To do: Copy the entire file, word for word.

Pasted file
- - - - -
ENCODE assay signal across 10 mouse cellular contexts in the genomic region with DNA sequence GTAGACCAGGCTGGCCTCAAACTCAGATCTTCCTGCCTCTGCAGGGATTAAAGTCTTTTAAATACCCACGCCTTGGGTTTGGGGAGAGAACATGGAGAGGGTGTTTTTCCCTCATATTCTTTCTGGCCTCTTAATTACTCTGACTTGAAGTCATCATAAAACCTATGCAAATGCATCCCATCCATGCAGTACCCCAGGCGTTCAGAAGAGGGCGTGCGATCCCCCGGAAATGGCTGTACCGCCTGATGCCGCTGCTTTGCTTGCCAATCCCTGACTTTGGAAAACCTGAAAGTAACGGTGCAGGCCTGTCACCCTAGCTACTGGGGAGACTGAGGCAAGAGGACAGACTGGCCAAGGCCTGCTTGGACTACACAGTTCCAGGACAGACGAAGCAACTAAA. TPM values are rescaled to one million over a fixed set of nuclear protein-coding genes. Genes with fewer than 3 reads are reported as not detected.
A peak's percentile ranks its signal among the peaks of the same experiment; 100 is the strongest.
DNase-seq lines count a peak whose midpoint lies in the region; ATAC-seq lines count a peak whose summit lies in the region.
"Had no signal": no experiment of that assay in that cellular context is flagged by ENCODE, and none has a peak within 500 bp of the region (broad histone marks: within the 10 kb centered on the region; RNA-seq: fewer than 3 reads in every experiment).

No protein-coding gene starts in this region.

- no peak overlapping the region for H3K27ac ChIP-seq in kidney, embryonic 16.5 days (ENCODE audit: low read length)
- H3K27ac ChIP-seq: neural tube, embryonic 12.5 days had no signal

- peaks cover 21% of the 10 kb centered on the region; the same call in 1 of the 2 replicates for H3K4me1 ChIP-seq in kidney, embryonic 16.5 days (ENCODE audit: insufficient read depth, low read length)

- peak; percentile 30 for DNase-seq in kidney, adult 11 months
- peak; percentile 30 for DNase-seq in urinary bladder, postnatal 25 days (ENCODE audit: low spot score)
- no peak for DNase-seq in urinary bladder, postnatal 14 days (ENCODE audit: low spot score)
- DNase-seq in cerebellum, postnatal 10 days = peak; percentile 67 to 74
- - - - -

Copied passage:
ENCODE assay signal across 10 mouse cellular contexts in the genomic region with DNA sequence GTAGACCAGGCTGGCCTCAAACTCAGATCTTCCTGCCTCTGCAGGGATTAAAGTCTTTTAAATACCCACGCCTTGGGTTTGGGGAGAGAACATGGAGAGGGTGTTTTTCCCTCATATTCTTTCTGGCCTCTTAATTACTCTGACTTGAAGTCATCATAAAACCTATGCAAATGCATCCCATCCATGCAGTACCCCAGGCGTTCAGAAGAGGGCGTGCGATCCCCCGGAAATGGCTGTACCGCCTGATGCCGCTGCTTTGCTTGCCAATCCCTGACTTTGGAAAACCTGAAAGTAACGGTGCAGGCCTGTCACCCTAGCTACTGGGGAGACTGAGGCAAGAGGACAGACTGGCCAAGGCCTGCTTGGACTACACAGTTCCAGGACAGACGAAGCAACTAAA. TPM values are rescaled to one million over a fixed set of nuclear protein-coding genes. Genes with fewer than 3 reads are reported as not detected.
A peak's percentile ranks its signal among the peaks of the same experiment; 100 is the strongest.
DNase-seq lines count a peak whose midpoint lies in the region; ATAC-seq lines count a peak whose summit lies in the region.
"Had no signal": no experiment of that assay in that cellular context is flagged by ENCODE, and none has a peak within 500 bp of the region (broad histone marks: within the 10 kb centered on the region; RNA-seq: fewer than 3 reads in every experiment).

No protein-coding gene starts in this region.

- no peak overlapping the region for H3K27ac ChIP-seq in kidney, embryonic 16.5 days (ENCODE audit: low read length)
- H3K27ac ChIP-seq: neural tube, embryonic 12.5 days had no signal

- peaks cover 21% of the 10 kb centered on the region; the same call in 1 of the 2 replicates for H3K4me1 ChIP-seq in kidney, embryonic 16.5 days (ENCODE audit: insufficient read depth, low read length)

- peak; percentile 30 for DNase-seq in kidney, adult 11 months
- peak; percentile 30 for DNase-seq in urinary bladder, postnatal 25 days (ENCODE audit: low spot score)
- no peak for DNase-seq in urinary bladder, postnatal 14 days (ENCODE audit: low spot score)
- DNase-seq in cerebellum, postnatal 10 days = peak; percentile 67 to 74